FORT CHAFFEE, Ark -- Soldiers from the 388th Route Clearance Company hosted a three-day demolition range during River Assault 2012 here.
The purpose of the demo range was to expose and familiarize soldiers from various units to many different kinds of explosives. The 388th RC was tasked to provide their expertise in handling explosives such as C4, shape charges and sub-surface cratering blasts. Sgt. 1st Class Michael Schaub, a combat engineer, was designated as the range safety officer due to his experience and additional training qualifications.
“My job is to make sure the knots are tied correctly, everybody is moving as they should, and to ensure that every aspect of safety can be implemented here on the range so we can have a positive day.”
In order to be an RSO, Schaub was required to go through both a range safety and ordinance control agent course. Explosives peaked Schaub’s interest as a youth due to the fact his father often handled explosives during his time as a Navy Seabee. “He handled C4. It was just something my dad did, I thought it was cool and I’ve been blowing stuff up ever since.”
Demolition charges are often vital for mission success as a combat engineer and can serve various purposes.
“We use the C4 for cutting steel. We also use it for blowing up doors when we do building clearing,” said Schaub. “We use it for windows. You can putty it. You can form it.”
Most of the soldiers participating in the demo range were combat engineers and are required to handle explosives at least once per year to keep their certification current.
“When they go down range, a lot of these guys are going to be handling demo, they need to know what to do when they go into a building, how to calculate the right amount of C4 so that when they blow a door or window they don’t get hurt,” said Schaub.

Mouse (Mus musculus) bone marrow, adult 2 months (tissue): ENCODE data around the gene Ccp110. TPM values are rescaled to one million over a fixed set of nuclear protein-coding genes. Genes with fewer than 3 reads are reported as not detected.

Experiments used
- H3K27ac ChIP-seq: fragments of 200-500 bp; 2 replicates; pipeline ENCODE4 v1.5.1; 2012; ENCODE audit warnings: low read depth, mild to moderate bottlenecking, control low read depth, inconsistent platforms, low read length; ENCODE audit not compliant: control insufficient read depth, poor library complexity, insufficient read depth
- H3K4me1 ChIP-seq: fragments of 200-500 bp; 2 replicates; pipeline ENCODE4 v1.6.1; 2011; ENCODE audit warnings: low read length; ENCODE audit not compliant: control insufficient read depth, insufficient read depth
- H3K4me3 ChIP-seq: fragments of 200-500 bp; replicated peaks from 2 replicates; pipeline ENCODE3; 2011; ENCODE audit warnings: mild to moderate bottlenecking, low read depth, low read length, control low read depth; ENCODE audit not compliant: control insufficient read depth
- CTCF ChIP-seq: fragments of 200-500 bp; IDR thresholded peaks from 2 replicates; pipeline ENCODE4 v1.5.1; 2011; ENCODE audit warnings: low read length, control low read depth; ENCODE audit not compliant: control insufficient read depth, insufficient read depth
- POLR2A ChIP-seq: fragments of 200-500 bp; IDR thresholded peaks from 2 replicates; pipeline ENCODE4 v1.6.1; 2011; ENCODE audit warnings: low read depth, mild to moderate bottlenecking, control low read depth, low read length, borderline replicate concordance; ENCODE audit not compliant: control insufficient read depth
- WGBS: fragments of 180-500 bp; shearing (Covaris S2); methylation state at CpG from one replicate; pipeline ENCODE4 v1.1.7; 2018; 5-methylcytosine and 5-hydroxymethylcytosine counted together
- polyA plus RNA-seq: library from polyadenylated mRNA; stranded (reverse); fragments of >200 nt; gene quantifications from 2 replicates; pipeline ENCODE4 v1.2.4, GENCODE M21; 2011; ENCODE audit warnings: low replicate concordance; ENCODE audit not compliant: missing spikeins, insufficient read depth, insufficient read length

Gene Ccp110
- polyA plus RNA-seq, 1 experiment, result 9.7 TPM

Cpl. Carlo Heres was also selected to be a range cadre based on his experience deploying overseas as an active duty combat engineer.
“This is the bread and butter as a combat engineer. This is what we signed up for,” said Heres. “There is no problem you can’t solve without the proper amount of explosives. That is something we believe in. That is something we preach.”
Demolition charges are essentially a three part system requiring an explosive, a charging system and a triggering mechanism. The range safeties took every precaution to ensure soldiers’ safety at all times, including time to practice on inert charges prior to going down range. They also connected the explosives together in what is called a ‘ring main.’
“Everything can be charged at once, so it is a simultaneous blast,” said Schaub.
“As range cadre we hold on to the initiator while they prep the demolition system and once we determine its safe that is when we had them the initiator connector,” said Heres. “We pull the safety pin for them once we feel they’ve understood the instructions. Once we say fire in the hole 3 times we point at them and they know to initiate the explosion.”
Heres also stated that as an added safety precaution explosives, while very stable, are never kept near their initiators.
The range safeties also added a time delay fuse to the explosives just in case the triggering mechanism failed, ensuring all explosives would be properly charged. A final uniform and body search is performed at the conclusion to ensure soldiers don’t carry any explosive materials off range.
“As long as we are out there and everything is safe it’s really alot of fun for the soldiers and that’s the best part: is training soldiers and making sure they’re taken care of,” said Schaub “If it wasn’t for them being out here, I wouldn’t be here either. Some of these guys its there first time. They’re gonna be pumped. It is real nice to see those guys get their hands on it and handle it so they can go back to their families and tell them what they do.”
Unfortunately, River Assault 2012 is the last annual training Cpl. Heres’ is expected to attend as he intends to ETS in October to focus on his degrees in criminal justice and psychology.
“My motivation out here is that I want to go out with a bang. I told the first sergeant, ‘assign me anything you need help with,’” said Heres.
“He just asked me one thing: ‘Before you get out of the Army just make sure at least one soldier has the knowledge you have so you can pass it on to the rest of the soldiers.’ And I have,” said Heres. “I’ve trained a couple of soldiers who are pretty high speed and hopefully they will pass on some of this knowledge I am trying to pass on to these young soldiers.”